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Although the majority of patients were in remission, the rate of relapse during follow-up was about 50%. Relapse could not be predicted by the use of any single treatment modality. Treatment approaches that include a more comprehensive programme of combined therapy may be warranted.

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Who should consider clinical trials for opioid abuse?

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Results from a recent clinical trial of this study are limited by a lack of data from a large general population. The findings highlight the potential for clinicians to contribute more in-depth information on eligibility criteria for prescription opioid clinical trials.

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How does mindfulness-oriented recovery enhancement work?

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Results indicate that the MRE enhances recovery through positive coping and self-healing processes while also decreasing depressive symptoms. Additionally, clients with high baseline mindfulness scores benefited the most from the MRE.

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Has mindfulness-oriented recovery enhancement proven to be more effective than a placebo?

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This is the first time to our knowledge that mindfulness has been tested with patients suffering from substance abuse disorders as reported by the authors in a recent research paper (Bodianskaya et al., 2016; doi:10.1016/j.humeco.2016.10.04.3). According to the authors, a comparison between the participants of the control conditions and the groups with'mindfulness-oriented' approach will show that the mindfulness was responsible for more improvements in the treatment retention and daily functioning.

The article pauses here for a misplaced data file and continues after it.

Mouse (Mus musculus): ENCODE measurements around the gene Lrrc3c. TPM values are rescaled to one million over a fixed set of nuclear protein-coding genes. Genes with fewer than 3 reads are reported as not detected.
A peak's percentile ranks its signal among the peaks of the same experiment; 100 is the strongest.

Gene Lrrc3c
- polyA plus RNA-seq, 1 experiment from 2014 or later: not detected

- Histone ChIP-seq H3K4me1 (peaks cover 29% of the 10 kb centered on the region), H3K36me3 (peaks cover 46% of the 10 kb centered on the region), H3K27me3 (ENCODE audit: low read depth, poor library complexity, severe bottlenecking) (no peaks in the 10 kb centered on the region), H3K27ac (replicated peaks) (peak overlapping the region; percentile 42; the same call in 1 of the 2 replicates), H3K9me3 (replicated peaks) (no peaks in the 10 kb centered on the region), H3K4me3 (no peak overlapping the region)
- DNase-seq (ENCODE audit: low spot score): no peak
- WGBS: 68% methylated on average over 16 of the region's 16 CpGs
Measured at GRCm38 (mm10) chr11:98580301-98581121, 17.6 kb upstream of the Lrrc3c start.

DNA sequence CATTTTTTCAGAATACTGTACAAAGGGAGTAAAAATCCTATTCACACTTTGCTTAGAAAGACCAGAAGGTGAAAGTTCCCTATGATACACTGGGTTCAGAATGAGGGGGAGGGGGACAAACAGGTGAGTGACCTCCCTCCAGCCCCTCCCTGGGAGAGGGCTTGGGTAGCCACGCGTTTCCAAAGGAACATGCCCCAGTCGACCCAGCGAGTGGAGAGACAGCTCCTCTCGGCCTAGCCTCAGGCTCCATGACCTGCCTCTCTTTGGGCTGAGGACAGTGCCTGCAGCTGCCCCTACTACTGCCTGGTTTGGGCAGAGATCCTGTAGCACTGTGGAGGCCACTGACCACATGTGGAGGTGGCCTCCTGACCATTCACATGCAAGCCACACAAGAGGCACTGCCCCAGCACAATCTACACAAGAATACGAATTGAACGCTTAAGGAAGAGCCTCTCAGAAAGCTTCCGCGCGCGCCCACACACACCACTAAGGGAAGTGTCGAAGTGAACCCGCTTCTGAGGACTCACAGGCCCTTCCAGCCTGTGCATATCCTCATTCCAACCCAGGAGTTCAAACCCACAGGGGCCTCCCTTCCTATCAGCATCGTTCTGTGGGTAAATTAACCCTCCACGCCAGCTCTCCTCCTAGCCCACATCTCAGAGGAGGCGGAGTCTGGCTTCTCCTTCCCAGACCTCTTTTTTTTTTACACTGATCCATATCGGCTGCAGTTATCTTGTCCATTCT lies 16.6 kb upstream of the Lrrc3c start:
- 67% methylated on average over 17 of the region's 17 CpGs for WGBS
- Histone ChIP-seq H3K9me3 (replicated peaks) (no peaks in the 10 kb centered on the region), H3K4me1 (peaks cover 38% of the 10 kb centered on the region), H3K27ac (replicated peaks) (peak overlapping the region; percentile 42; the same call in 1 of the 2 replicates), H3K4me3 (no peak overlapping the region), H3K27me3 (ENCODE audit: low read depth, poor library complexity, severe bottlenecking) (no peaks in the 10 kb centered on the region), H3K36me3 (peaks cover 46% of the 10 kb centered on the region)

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What are the common side effects of mindfulness-oriented recovery enhancement?

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The present results support the preliminary findings of earlier studies showing that a MRE course reduces depressive symptoms in substance abusers by fostering acceptance and mindfulness practice. Moreover, the common adverse effects observed herein may be anticipated in the context of MREs and emphasize the importance of a good preparation. Future studies on MREs, using a randomised controlled design, might provide a more detailed picture of the MREs and their side effects.

Unverified Answer

Does opioid abuse run in families?

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This report does not demonstrate the increased likelihood of familial opioid abuse or dependence in patients with non-severe familial alcoholism. Clinicians and researchers should be cautious about using family histories of alcohol or drug abuse to help predict the risk of opioid abuse or dependence in the family members.